End of a Google era: Alphabet executive chairman Eric Schmidt steps down

Bringing to a close the stewardship of one of the world's most successful companies, Eric Schmidt is stepping aside as the executive chairman of Google-parent Alphabet's board of directors.

Schmidt, 62, will remain on the board and will become a technical advisor, the Internet giant said late Thursday.

No reason was given for Schmidt's decision to step aside or for the timing. According to a filing with the Securities and Exchange Commission, Schmidt informed Alphabet of his desire to leave his post on Monday.

In a statement, Schmidt said he and Google co-founders Larry Page and Sergey Brin and Google CEO Sundar Pichai believed that "the time is right in Alphabet's evolution for this transition."

Page, who is CEO of Alphabet, said Schmidt provided business and engineering chops and vision about the future of technology.

Alphabet expects to appoint a non-executive chairman at its next board meeting in January.

It's the end of an era for Google and for Schmidt, who for 10 years served as chairman of Google then Alphabet after its formation, which separated the advertising business-driven Google from more speculative initiatives such as high-speed Internet and health care.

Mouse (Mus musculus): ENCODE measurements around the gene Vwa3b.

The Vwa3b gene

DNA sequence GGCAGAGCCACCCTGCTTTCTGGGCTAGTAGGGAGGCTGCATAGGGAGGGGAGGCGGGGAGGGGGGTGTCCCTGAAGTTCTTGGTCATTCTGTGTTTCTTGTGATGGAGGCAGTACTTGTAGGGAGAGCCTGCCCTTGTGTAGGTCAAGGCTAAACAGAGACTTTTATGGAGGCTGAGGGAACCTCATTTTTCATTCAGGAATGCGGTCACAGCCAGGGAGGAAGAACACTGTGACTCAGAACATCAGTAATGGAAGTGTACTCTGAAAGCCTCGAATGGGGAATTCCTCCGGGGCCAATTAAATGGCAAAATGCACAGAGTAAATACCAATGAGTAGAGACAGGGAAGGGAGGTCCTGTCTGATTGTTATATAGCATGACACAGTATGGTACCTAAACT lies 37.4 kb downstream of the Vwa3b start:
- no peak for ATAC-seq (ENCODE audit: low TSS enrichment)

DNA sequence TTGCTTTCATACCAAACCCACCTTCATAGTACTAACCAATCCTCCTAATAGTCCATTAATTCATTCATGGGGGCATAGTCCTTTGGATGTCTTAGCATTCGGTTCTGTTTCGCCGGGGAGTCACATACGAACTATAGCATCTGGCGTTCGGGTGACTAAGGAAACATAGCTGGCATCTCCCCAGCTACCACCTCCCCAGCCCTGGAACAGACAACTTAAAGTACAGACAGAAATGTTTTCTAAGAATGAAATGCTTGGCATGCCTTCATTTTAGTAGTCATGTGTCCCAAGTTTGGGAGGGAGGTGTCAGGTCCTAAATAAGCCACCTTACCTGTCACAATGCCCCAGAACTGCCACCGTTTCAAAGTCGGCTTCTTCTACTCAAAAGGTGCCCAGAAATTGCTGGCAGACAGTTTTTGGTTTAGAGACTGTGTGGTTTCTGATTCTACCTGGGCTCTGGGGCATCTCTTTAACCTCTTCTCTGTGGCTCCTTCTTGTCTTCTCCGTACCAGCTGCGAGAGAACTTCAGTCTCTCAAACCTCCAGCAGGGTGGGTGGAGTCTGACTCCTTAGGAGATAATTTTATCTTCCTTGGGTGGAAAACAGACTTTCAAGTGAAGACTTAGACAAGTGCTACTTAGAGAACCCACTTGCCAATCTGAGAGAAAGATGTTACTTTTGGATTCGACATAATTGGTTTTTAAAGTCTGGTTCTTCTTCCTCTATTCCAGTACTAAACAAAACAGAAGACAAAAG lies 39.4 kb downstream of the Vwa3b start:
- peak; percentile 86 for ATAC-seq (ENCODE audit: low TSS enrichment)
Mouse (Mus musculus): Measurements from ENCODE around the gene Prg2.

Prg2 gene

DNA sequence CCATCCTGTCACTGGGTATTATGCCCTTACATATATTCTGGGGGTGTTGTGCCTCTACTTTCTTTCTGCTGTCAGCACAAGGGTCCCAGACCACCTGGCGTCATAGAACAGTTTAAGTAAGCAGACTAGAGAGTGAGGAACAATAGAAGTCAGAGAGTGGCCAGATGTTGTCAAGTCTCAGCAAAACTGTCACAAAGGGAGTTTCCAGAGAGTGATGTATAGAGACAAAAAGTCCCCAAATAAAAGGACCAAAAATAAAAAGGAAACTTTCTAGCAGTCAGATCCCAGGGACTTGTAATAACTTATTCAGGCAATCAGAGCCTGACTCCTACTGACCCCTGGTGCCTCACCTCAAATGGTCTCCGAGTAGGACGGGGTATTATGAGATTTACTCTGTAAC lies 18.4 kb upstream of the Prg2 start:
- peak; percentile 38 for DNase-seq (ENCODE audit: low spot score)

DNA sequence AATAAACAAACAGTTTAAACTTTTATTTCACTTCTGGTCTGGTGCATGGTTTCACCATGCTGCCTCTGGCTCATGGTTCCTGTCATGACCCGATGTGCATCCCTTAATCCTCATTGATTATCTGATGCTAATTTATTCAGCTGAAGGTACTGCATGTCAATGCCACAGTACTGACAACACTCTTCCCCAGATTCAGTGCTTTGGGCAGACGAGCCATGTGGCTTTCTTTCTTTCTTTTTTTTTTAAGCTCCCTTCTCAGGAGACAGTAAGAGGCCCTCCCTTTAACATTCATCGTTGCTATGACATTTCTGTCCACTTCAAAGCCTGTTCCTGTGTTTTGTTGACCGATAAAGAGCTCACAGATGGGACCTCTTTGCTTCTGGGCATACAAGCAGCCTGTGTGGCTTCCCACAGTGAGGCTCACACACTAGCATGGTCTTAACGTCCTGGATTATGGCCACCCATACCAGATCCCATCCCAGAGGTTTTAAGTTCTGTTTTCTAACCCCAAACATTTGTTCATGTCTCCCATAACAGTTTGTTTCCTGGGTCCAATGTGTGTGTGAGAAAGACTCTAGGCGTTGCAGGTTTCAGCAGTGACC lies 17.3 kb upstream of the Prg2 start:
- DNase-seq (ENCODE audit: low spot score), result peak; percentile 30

A Silicon Valley veteran who was CEO of Novell and chief technology officer of Sun Microsystems, Schmidt was brought aboard Google in 2001 to shepherd the hot young company and to give advice and guidance—referred to as "adult supervision"—to its 20-something founders, Page and Brin.

In a move that would make him a billionaire, Schmidt helped Page and Brin take the company public in 2004, the springboard that transformed Google's lucrative search advertising business into one of the world's largest companies with its fingers in everything from YouTube to driverless cars. Alphabet is now the second-largest company in the world by market value.

Schmidt served as Google's chief executive officer for 10 years until 2011, when he handed the reins back to Page. Google reorganized as Alphabet in 2015, separating the Google advertising business from other business units.

In Washington and around the globe, Schmidt was perhaps best known for his role as Google's ambassador, meeting with regulators, lawmakers and dignitaries and forging strong ties to the Obama White House. He is a prominent philanthropist and a major Democratic donor.

Schmidt, who owns about 1% of Google, said he would be spending more time on science and technology as well as philanthropy.

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